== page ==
The CBRS spectrum band offers opportunities for the enterprise and for the service provider, says Monica Paolini, president of wireless-focused Senza Fili Consulting. Indeed, Paolini sees enterprises generating service provider CBRS opportunities and vice versa.
“The reason CBRS is so compelling is that you will see different types of users, [who] will use it more efficiently” said Paolini in an interview with us. “CBRS is going to succeed if you have service providers and enterprises using it.”
CBRS Service Provider Opportunities
The CBRS band includes a broad swath of spectrum between 3550 and 3700 MHz, a portion of which will be auctioned and a portion of which will be available for unlicensed use. For enterprises, the spectrum will support WiFi-like connectivity but over greater distances. For service providers, the spectrum will support fixed or mobile wireless services.
Paolini expects service providers to focus primarily on outdoor deployments, which might seem surprising, considering how much mobile device usage currently occurs indoors. But that’s where the synergies with enterprise users come in.
Wireless communications in the CBRS band will not have the long range that characterized deployments in the lower-frequency bands that service providers relied on heavily for their initial LTE deployments, nor will it penetrate walls as easily.
According to Paolini, mobile operators “would like to get indoor coverage and in some places, they are willing to pay for it, but it’s not realistic to expect them to deploy indoors throughout their footprint; . . . it’s way too expensive for a mobile operator to put small cells in every building.”
Fortunately, Paolini expects to see enterprises using CBRS in their corporate networks to support internal communications, as well as internet of things and other applications.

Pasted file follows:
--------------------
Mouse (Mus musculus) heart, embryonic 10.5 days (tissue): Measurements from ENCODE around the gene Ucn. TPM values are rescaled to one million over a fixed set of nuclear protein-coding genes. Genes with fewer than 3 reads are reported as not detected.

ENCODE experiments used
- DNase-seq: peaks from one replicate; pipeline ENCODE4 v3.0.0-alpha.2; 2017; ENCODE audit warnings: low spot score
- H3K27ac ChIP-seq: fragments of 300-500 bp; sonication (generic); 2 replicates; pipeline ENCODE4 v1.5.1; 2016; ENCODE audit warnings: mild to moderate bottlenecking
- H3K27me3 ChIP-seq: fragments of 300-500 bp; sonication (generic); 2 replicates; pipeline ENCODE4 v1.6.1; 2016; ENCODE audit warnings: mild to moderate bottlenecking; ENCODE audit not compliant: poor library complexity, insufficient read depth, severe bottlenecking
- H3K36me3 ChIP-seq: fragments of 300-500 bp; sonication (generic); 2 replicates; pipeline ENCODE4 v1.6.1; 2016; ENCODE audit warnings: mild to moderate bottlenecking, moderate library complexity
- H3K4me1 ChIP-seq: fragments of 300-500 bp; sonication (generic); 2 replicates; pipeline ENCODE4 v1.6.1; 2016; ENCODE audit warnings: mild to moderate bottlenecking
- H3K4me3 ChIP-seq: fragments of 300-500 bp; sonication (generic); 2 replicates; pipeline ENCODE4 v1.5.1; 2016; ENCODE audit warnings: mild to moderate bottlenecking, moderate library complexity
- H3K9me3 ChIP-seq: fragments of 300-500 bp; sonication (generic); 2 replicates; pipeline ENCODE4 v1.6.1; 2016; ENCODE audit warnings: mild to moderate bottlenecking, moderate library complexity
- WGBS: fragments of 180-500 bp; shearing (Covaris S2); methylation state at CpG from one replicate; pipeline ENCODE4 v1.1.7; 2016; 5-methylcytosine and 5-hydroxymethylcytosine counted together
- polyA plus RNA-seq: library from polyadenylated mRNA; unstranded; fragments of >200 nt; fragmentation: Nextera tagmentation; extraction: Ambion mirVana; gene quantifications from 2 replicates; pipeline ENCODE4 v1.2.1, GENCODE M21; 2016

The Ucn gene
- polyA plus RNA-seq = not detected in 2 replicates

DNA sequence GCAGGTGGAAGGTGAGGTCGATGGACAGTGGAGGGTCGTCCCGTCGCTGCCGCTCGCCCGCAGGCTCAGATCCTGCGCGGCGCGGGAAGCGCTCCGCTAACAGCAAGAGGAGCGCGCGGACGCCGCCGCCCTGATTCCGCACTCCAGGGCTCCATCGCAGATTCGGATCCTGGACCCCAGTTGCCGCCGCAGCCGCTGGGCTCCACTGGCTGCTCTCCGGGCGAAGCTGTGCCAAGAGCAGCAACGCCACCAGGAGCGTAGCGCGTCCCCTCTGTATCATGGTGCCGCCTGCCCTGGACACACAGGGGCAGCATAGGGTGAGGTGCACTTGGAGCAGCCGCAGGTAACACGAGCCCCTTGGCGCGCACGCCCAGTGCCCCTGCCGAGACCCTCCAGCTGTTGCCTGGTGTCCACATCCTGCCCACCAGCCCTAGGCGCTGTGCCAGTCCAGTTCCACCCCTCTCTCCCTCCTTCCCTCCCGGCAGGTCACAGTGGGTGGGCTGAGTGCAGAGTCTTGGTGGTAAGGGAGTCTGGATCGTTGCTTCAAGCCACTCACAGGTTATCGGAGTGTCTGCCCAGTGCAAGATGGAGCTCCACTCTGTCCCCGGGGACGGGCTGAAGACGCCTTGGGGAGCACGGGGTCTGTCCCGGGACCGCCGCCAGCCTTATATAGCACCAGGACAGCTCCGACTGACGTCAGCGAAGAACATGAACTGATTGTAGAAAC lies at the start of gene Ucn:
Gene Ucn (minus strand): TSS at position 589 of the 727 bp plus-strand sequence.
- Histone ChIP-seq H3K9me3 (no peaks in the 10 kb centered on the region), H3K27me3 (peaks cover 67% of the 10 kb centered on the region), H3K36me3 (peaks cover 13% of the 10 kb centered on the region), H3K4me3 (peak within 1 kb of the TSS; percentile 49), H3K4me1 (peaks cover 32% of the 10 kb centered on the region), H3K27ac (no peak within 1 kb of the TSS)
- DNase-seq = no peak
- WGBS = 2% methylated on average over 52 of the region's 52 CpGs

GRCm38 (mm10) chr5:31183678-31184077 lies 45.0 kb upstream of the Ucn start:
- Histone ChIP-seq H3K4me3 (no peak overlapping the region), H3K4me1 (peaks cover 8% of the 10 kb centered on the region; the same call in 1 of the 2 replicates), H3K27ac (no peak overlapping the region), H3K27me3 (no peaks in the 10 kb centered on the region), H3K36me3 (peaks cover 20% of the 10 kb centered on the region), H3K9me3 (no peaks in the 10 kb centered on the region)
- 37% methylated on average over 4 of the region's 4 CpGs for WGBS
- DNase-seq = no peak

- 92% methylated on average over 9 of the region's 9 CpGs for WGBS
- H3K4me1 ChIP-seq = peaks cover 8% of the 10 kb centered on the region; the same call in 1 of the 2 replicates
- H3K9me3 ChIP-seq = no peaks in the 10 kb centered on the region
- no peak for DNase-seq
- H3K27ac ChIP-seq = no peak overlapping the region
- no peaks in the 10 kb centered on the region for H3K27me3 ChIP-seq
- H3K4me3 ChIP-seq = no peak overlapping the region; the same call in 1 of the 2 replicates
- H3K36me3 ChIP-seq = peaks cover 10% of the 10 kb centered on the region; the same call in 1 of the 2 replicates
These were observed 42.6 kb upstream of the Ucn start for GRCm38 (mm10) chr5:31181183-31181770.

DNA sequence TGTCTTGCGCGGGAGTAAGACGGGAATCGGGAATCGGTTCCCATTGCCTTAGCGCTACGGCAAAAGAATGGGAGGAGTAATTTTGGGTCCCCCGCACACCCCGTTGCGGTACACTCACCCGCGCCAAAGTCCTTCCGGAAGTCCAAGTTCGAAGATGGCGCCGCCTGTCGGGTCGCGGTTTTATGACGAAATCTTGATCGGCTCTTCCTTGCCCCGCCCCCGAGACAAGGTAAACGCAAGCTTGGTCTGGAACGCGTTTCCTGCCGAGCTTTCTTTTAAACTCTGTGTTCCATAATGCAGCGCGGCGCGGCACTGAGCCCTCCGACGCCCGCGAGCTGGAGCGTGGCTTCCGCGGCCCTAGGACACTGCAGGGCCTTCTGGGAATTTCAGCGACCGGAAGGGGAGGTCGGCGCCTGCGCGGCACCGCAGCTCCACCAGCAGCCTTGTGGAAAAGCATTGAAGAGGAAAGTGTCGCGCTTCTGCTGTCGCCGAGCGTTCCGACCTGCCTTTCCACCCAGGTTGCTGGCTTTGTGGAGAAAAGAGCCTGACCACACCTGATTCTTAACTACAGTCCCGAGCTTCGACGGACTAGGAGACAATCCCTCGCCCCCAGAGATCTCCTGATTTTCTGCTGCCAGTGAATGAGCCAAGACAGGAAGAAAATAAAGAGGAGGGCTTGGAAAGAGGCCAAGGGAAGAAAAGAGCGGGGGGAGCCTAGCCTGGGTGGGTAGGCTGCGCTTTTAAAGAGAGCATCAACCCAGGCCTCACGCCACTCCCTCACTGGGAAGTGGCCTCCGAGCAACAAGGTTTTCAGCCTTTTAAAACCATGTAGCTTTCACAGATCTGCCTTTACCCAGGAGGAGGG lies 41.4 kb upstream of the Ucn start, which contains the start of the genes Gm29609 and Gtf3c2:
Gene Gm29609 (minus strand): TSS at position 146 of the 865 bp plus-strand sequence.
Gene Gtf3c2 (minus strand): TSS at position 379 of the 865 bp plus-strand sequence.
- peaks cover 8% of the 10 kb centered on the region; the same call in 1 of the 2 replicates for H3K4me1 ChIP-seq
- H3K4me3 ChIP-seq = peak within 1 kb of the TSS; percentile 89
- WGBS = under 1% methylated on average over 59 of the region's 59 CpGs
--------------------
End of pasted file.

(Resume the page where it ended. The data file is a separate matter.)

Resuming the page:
“CBRS gives the enterprise a way to have a wireless network that will co-exist with Wi-Fi and will give them the ability to manage all their wireless connectivity in-house,” she comments. Among the applications she expects to see supported are automation systems, in-vehicle applications, and video calling among employees.
For the enterprise, CBRS range limitations are actually beneficial because those limitations will help minimize interference from other users in unlicensed bands, she notes.
Some enterprises may seek assistance in deploying their private CBRS networks from service providers’ professional services units, yielding additional opportunities for the service providers, Paolini notes. And with both enterprises and service providers deploying CBRS, volumes for end user devices will be high, which should yield economies of scale and help minimize costs.
The CBRS band is also expected to support fixed wireless broadband services in rural and some suburban areas – and the FCC encountered considerable controversy between fixed and mobile operators when it set out to establish plans for the band such as license size and duration. While opponents were not able to agree on a solution, the FCC opted for what commissioners considered a compromise. Licenses will be awarded for 10 years on a county-by-county basis.
Paolini sees that solution as a good one, even though some enterprises had hoped for smaller license areas to increase the likelihood that they would be able to afford licenses.
As it stands, licenses areas, in general, are “too big for an enterprise to be interested,” she observes. She notes, however, that enterprises will be able to use the unlicensed portion of the band. She also notes that an enterprise that manages many properties might be able to obtain a license that it could use to operate neutral host small cell infrastructure that could be used by multiple service providers. Alternatively, there might be opportunities for enterprises to obtain spectrum in the secondary market.
Paolini also sees substantial opportunities for wireless internet service providers (WISPs) that offer fixed service in the CBRS band, even though it will be more difficult for them to win county-size licenses than it would have been to win licenses for the sub-county-size license areas they wanted to see.
“I don’t think they even need a license in most cases,” comments Paolini.
She notes that unlicensed users will be able to use licensed spectrum in areas where the license is not in use by the licensee, and she doesn’t think mobile operators will use their licensed spectrum in the sort of rural areas that the WISPs target.
She adds, however, that some WISPs may try to get licenses as insurance for their CBRS deployment plans or may seek agreements with license holders to use their spectrum in certain areas.